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Cast a wide net

  • Cast a wide net is an idiom with an uncertain origin. An idiom is a commonly used word, group of words, or phrase that has a figurative meaning that is not easily deduced from its literal definition. Often using descriptive imagery or metaphors, common idioms are words and phrases used in the English language in order to convey a concise idea, and are often spoken or are considered informal or conversational. English idioms can illustrate emotion more quickly than a phrase that has a literal meaning, even when the etymology or origin of the idiomatic expression is lost. An idiom is a metaphorical figure of speech, and it is understood that it is not a use of literal language. Figures of speech like an often-used metaphor have definitions and connotations that go beyond the literal meaning of the words. Mastery of the turn of phrase of an idiom, which may use slang words or other parts of speech common in American slang or British slang, is essential for the English learner. Many English as a Second Language students do not understand idiomatic expressions and idiomatic language such as hit the sack, spill the beans, let the cat out of the bag, silver lining, back to the drawing board, barking up the wrong tree, kick the bucket, hit the nail on the head, face the music, under the weather, piece of cake, when pigs fly, and raining cats and dogs, because they attempt to translate them word for word, which yields only the literal meaning. English phrases that are idioms should not be taken literally. In addition to learning vocabulary and grammar, one must understand the phrasing of the figurative language of idiomatic phrases in order to know English like a native speaker; it is helpful to maintain a list of phrases, common expressions, colloquial terms, and popular expressions to memorize that are used figuratively or idiomatically. We will examine the meaning of the common saying cast a wide net, where it came from, and some examples of its idiomatic usage in sentences.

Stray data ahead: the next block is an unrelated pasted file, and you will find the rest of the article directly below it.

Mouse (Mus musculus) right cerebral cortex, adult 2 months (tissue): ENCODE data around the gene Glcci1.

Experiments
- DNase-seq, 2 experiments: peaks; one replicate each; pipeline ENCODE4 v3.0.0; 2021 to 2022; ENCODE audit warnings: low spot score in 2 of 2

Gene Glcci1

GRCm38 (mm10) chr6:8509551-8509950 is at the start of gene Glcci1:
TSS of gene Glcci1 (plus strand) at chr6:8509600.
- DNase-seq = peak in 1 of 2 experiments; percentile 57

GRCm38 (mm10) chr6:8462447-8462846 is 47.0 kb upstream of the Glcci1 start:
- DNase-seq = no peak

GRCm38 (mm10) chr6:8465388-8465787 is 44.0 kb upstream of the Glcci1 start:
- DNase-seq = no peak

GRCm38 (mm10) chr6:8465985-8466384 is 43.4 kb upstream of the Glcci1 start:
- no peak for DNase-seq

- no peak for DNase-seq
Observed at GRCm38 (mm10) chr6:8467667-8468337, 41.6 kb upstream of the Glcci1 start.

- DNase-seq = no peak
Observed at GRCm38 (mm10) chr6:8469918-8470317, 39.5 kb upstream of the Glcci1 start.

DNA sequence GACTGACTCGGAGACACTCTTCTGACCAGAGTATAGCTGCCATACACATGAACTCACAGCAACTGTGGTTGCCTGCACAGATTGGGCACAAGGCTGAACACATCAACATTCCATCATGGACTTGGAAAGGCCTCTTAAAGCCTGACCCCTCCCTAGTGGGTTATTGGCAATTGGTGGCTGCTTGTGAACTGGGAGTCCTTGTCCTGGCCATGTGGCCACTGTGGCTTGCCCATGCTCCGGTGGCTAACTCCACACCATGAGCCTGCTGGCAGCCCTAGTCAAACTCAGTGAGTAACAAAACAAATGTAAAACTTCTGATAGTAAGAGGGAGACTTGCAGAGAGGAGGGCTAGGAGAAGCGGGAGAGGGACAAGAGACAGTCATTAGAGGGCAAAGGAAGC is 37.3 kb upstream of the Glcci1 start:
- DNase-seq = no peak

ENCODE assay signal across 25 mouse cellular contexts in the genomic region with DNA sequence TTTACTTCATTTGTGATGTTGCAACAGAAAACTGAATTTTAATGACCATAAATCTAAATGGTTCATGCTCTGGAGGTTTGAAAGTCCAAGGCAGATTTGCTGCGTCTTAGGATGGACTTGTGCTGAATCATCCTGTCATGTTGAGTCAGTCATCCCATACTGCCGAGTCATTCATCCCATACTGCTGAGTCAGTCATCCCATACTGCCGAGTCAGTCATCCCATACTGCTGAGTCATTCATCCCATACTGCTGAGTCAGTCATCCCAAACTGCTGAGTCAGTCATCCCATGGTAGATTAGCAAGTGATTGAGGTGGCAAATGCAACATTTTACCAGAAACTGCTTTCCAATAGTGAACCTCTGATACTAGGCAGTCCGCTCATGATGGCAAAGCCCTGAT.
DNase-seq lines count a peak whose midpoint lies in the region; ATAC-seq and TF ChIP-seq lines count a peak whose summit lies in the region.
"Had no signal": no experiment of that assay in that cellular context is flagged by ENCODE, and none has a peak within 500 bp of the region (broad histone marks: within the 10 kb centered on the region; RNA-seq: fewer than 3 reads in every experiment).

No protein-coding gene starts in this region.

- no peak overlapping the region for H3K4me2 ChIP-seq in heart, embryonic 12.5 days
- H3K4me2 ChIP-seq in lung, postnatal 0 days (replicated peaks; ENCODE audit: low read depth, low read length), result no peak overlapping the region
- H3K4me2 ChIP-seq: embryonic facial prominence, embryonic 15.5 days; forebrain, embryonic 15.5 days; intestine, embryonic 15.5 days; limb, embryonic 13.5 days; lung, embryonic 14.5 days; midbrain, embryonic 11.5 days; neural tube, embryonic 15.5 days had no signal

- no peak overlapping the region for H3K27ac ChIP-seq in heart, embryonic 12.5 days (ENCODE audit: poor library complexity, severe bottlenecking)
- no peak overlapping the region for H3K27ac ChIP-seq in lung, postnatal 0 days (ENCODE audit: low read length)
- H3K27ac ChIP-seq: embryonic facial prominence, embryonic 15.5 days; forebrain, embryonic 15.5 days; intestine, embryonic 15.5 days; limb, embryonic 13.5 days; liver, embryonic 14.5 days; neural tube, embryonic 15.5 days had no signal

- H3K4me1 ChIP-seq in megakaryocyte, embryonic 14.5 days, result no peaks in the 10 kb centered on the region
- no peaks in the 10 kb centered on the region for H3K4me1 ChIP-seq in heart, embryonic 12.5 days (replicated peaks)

Cast a wide net means to investigate a wide array of solutions for a problem or to involve many people or other elements into one’s activity. Though the exact origin of the phrase cast a wide net is not known, we do know that it comes from fishing. If a fisherman casts a big net over a big area, he will catch more fish than a fisherman using a smaller net. Related phrases are casts a wide net, casting a wide net.

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    Examples

    “It may cast a wide net and keep people from exposing others but it’s a high burden on individuals and society keeping people out of work,” said DPH Director Dr. Karyl Rattay. (Delaware State News)

    Ms. Hobson has pushed for companies that Ariel invests in to cast a wide net for talent. (Wall Street Journal)

    He also cast a wide net of suspicion on the mail-in ballot process alleging that the process would benefit the Democrats who would somehow tamper with the ballots. (Chicago Crusader)


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